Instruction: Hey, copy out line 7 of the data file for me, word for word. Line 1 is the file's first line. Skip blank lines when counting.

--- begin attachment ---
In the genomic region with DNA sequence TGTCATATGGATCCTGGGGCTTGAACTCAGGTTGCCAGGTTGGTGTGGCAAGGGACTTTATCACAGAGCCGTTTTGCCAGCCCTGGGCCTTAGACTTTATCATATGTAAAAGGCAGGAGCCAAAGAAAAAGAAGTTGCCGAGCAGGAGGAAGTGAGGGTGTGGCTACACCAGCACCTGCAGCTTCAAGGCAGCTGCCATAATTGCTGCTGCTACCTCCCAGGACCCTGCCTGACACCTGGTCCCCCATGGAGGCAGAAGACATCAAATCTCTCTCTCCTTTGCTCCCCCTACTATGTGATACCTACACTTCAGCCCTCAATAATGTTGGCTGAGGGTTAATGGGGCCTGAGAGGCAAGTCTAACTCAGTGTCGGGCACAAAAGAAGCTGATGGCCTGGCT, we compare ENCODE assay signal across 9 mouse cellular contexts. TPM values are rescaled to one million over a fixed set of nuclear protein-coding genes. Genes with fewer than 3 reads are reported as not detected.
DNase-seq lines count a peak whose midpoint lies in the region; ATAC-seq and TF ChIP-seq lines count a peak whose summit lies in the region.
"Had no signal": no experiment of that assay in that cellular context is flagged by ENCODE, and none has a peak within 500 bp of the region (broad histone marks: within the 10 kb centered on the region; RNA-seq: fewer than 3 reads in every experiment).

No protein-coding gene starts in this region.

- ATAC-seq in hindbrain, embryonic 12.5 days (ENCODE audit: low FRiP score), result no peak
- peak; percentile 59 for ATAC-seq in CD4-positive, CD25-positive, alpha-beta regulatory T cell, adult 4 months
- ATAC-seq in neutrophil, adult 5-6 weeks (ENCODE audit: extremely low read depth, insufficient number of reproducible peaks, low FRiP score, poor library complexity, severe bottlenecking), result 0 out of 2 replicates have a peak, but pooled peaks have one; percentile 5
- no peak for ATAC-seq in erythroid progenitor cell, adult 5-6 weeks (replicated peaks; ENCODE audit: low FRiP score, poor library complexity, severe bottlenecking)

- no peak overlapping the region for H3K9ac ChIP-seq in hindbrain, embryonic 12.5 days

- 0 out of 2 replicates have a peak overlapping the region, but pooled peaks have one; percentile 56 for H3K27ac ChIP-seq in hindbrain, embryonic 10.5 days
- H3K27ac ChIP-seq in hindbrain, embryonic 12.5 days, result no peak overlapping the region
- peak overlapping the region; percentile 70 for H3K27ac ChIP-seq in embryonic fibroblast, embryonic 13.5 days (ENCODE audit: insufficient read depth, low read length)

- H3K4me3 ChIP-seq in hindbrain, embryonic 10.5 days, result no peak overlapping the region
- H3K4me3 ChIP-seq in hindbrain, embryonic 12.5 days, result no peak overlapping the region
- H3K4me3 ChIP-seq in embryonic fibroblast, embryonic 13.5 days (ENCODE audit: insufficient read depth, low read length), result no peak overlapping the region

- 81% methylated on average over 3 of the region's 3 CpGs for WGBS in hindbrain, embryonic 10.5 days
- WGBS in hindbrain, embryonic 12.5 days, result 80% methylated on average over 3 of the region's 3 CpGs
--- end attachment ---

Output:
- ATAC-seq in neutrophil, adult 5-6 weeks (ENCODE audit: extremely low read depth, insufficient number of reproducible peaks, low FRiP score, poor library complexity, severe bottlenecking), result 0 out of 2 replicates have a peak, but pooled peaks have one; percentile 5